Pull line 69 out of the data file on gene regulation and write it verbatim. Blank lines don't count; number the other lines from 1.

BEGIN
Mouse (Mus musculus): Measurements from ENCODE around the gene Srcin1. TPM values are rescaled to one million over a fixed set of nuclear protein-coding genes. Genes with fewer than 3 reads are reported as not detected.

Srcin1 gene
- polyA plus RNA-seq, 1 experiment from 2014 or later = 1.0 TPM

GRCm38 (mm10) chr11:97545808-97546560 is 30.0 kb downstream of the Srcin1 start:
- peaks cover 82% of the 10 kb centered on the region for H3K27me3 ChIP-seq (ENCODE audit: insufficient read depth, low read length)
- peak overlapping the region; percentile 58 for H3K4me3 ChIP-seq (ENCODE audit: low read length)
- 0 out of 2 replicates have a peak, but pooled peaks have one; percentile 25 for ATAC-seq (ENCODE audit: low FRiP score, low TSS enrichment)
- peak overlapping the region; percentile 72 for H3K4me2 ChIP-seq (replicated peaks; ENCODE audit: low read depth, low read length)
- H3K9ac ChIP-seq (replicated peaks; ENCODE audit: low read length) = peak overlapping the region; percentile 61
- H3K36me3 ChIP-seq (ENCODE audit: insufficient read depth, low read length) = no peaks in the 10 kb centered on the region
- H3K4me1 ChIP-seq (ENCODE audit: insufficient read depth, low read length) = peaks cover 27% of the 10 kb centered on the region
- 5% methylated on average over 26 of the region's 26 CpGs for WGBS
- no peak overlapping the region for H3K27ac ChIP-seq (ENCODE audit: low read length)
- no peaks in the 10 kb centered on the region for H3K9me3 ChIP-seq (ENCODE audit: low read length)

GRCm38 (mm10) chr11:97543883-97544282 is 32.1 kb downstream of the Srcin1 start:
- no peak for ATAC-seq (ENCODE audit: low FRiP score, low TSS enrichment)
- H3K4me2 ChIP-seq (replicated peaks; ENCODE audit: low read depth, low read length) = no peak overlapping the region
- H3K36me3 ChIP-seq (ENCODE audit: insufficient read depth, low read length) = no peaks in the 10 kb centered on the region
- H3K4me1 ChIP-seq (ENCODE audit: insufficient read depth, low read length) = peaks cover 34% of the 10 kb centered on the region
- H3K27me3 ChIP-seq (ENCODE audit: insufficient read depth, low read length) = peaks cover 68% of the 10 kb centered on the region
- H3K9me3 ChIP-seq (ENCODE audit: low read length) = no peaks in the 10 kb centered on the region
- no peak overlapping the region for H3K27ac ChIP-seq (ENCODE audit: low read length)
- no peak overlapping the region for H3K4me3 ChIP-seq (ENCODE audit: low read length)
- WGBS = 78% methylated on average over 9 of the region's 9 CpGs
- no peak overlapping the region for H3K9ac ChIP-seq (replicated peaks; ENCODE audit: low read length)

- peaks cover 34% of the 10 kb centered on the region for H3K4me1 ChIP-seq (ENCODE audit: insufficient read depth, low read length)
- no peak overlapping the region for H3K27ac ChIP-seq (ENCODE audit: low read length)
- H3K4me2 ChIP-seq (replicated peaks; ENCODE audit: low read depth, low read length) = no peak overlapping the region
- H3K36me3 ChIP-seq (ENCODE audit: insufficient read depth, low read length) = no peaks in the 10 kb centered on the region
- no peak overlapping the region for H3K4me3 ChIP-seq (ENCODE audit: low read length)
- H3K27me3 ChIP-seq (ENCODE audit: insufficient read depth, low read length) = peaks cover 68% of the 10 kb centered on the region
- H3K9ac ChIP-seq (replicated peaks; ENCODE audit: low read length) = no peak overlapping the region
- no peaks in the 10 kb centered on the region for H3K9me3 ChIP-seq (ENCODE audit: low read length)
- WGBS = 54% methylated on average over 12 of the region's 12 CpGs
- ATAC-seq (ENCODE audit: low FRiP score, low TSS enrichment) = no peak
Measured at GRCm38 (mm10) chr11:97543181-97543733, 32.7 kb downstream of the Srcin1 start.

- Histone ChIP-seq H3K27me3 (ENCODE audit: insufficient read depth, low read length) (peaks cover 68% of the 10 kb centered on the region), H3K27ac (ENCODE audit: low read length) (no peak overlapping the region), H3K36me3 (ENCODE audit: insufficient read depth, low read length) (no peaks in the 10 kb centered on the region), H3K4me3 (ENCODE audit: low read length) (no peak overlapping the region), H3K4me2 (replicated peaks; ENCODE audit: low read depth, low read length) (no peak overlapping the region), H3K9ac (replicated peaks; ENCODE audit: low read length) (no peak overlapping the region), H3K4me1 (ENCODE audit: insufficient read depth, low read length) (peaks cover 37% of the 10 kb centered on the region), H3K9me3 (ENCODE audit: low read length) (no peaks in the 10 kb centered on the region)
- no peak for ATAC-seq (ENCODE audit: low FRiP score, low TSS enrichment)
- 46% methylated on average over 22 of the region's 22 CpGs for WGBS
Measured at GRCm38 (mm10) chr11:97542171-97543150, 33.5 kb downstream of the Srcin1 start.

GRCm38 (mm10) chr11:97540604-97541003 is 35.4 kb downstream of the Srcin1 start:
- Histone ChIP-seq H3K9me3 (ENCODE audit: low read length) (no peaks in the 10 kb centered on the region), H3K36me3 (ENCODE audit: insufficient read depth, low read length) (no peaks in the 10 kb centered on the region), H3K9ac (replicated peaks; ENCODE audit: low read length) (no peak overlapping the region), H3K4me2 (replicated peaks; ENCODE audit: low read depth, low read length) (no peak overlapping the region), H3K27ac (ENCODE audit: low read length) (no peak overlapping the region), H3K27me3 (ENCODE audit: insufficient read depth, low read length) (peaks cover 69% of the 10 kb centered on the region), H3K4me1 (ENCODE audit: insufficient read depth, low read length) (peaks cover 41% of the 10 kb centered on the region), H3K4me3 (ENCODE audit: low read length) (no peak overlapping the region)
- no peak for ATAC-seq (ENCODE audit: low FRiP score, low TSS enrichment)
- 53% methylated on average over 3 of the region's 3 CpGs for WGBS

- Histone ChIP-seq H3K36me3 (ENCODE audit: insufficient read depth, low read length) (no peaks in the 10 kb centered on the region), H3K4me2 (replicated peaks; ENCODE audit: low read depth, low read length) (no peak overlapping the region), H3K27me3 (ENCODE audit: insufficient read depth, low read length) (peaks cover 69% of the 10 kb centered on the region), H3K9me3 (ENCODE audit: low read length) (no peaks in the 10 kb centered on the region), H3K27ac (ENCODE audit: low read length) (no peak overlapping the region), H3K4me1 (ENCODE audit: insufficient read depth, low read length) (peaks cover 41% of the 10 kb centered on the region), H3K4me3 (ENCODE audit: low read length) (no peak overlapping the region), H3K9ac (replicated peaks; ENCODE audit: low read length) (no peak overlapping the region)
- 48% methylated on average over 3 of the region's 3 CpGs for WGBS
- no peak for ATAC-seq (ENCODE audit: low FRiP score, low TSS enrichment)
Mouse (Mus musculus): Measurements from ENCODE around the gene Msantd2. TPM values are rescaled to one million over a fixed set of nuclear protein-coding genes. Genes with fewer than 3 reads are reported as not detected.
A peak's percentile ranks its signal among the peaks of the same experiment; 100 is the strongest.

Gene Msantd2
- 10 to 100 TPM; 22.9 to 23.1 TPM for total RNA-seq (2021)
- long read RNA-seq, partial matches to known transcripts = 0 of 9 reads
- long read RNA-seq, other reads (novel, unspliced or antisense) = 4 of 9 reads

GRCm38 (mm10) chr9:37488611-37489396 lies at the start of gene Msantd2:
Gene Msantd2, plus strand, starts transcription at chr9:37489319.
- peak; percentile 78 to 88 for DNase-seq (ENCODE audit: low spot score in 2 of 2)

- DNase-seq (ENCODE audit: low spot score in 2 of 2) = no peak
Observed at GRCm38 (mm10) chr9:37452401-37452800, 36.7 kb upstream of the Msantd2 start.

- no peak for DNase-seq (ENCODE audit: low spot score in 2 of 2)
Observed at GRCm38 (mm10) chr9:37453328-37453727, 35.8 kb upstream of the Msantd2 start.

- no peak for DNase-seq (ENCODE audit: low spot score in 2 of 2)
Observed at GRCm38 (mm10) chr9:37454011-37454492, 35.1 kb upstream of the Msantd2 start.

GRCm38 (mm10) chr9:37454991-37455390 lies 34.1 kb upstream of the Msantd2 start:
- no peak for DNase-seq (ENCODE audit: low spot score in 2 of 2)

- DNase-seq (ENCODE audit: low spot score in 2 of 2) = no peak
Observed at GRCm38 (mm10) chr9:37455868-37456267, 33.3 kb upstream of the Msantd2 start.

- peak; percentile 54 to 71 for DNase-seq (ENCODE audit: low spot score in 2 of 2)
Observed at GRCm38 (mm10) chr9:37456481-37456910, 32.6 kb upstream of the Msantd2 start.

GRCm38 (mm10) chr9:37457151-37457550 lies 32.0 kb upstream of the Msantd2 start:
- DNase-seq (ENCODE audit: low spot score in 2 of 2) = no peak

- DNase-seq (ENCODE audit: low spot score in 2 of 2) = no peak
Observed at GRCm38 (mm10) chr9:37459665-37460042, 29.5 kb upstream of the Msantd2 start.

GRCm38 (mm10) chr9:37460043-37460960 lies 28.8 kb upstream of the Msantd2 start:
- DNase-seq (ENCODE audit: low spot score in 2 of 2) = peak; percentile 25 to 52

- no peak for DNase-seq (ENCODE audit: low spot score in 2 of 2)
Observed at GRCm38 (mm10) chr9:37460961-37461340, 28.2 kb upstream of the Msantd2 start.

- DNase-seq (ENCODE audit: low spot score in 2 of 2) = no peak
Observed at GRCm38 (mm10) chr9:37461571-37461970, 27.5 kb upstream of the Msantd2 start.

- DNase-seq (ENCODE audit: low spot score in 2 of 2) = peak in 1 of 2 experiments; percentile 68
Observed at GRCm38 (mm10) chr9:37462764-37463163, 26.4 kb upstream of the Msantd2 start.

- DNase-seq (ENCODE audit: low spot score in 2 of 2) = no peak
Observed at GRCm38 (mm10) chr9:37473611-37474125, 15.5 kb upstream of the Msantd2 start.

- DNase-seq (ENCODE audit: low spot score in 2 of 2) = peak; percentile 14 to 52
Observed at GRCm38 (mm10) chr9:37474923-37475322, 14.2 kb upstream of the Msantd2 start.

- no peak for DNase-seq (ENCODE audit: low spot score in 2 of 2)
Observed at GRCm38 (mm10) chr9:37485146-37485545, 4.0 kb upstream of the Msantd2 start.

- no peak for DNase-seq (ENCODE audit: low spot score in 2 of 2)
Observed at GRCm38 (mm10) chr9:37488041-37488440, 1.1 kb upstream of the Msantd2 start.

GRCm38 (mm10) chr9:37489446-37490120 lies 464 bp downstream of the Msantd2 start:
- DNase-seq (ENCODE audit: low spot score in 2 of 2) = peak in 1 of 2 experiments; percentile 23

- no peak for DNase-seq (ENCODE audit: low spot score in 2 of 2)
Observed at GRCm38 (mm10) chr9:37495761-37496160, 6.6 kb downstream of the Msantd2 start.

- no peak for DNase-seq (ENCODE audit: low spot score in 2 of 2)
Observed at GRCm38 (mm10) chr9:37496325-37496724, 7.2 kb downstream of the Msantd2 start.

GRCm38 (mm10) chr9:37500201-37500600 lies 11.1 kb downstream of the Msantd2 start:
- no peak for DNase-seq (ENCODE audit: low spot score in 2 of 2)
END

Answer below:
GRCm38 (mm10) chr9:37457151-37457550 lies 32.0 kb upstream of the Msantd2 start: